The Bulldogs in 2016 and the Hawks in one of their flag years are the only two exceptions (i.e. had to confront many injuries) I can recall in the last 30 years, making their achievements even more remarkable.

      • October 7th 2017 @ 4:42pm
        Jon boy said | October 7th 2017 @ 4:42pm | ! Report

        Absolutely brilliant Terry everything you said 99% correct except it was nothing to do with Freo’s game plan(they have not see finals for years) pure and simply Bulldogs Bevo. Tigers did not have one player over 29 inGF. Ruck knocks are absolutely meaningless the best players intercept the ball,that is why Shaun Grigg and Caleb Daniel have spent time there and as you say and tigers have proved old slow players over 29* will become a thing of the past.

        • October 8th 2017 @ 2:04am
          Don Freo said | October 8th 2017 @ 2:04am | ! Report

          Who has not seen finals for years?

    • October 7th 2017 @ 8:17am
      Liam said | October 7th 2017 @ 8:17am | ! Report

      This happens every year.

      A team, any team, wins the grand final, and out come a stream of things that team has proven, which change footy irrevocably; last year it’s that big key forwards mean jack, this year it’s that quality of disposal isn’t the gold standard any more.

      It’s just so very, very lazy. Sure, let’s throw out 100+ years of footballing history, of examples of sides finding a way in the exact way that Richmond and the Dogs did; let’s forget Tom Hawkins tearing sides up five years ago, in the season proper, after winning a grand final for his team, let’s forget Barry Hall and Michael O’Laughlan, Jack Gunston, Lance Franklin and Jarryd Roughead in 08.

      Before we call this a change in the landscape, let’s actually see if Richmond can sustain it past a single season, hmm?

      • October 7th 2017 @ 2:59pm
        Terry Russell said | October 7th 2017 @ 2:59pm | ! Report

        Yes Liam, it happens every year. And the reason it happens is because all teams next year will be looking to learn from the game plan of the 2017 premiers.

        Nobody has said changes are irrevocable but there have been changes. If you think Hawkins is still as valuable today as he was 5 years ago or that no-one will try to emulate some of the Tigers’ strategies in 2018, you may be in a minority.

        • October 8th 2017 @ 9:38am
          Liam said | October 8th 2017 @ 9:38am | ! Report

          I’m rather clearly not saying Hawkins is as valuable as he was 5 years ago, and you’re deliberately misunderstanding what I’m saying if you think that’s the case.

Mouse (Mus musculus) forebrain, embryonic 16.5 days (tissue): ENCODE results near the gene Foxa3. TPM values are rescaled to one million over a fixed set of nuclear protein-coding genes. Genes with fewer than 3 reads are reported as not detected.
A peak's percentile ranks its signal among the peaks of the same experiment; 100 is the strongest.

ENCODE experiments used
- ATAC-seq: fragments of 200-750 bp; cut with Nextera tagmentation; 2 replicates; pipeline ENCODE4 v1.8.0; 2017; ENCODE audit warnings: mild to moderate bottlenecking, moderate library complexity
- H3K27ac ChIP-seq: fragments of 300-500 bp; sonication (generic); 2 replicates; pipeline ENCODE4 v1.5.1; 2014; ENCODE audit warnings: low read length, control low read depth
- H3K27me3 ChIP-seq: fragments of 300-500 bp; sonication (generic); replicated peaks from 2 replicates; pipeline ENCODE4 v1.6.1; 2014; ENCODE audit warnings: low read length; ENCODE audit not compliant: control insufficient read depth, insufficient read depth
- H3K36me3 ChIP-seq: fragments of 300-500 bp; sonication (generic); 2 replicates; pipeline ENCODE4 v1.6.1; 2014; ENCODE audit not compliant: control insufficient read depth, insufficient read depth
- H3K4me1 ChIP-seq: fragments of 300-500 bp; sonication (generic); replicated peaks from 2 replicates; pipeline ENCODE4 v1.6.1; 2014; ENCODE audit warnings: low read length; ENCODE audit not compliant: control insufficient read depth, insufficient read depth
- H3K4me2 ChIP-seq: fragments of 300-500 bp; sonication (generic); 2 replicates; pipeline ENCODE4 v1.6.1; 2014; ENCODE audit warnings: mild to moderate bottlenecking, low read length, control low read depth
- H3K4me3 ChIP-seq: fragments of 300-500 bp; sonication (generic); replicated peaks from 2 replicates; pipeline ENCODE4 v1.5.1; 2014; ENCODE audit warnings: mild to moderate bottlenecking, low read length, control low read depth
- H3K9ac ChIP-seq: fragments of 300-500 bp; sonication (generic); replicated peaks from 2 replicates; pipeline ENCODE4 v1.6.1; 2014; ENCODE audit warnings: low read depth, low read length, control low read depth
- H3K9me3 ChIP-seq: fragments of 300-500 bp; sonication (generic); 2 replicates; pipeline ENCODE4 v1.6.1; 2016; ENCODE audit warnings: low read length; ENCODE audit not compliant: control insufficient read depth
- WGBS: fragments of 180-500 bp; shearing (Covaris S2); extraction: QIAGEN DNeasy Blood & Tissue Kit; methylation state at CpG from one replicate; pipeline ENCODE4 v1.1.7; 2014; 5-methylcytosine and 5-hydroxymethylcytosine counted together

What I’m saying is that every year someone examines a grand final win and comes up with something that has worked when it may not have in the past; small forwards and pressure this season, for example, making big key forwards redundant. Never mind that in 2011, Carlton had the same structure, what they lacked was two things; one, a key defender of the calibre of Rance, and two, a key forward with Riewoldt’s smarts. Rance, being Rance, allows lesser defenders in Asbury, Grimes, Vlaustin to take intercepts on lesser players where they would in most sides have to play more defensively, but that’s a tangent.

          People saying that sides don’t need a key forward are ignoring just how important Riewoldt was this year, in terms of his ability to bring the ball to ground and to knock it on to advantage, something that Jack Gunston was good at in Hawthorn’s premiership years.

          So, while the role of the big key forward has changed – to being a more mobile player, capable of performing a role whether in the air or off the ground – that change has been happening since Nick Riewoldt was recruited in 2001, and has seen players like Buddy, Michael O’Laughlin, Jack Gunston, Tom Lynch, Tex Walker, Jeremy Cameron (need I really go on?) become more valuable to their sides, and that’s still with other players (Hawkins, Jenkins, Kennedy, Patton, Cloke) playing more traditional power forward roles.

          Put very simply, prove that this grand final has changed anything significantly, that isn’t part of an overarching trend. If you can’t, you’re ignoring analysis in favor of hype.

        • Roar Guru

          October 8th 2017 @ 10:23am
          Cat said | October 8th 2017 @ 10:23am | ! Report

          What you miss is no one has ever won a flag by trying to out do the previous Premiers with their own game plan. Almost every Premier has brought something new to the discussion. Hawks had Clarkos cluster and then foot skills. Geelong had handball and the corridor. Collingwood had frontal pressure. Now Tigers have smalls. The next Premier won’t be a side that tries to emulate Richmond, it will be a side that comes up with their own ideas. Premiers are sides who drive the game forward, not play follow the leader. Only a couple years ago Hardwick was trying to get the Tigers to out-Hawthorn, Hawthorn and they failed miserably, wasn’t until they did their own thing that they finally had success.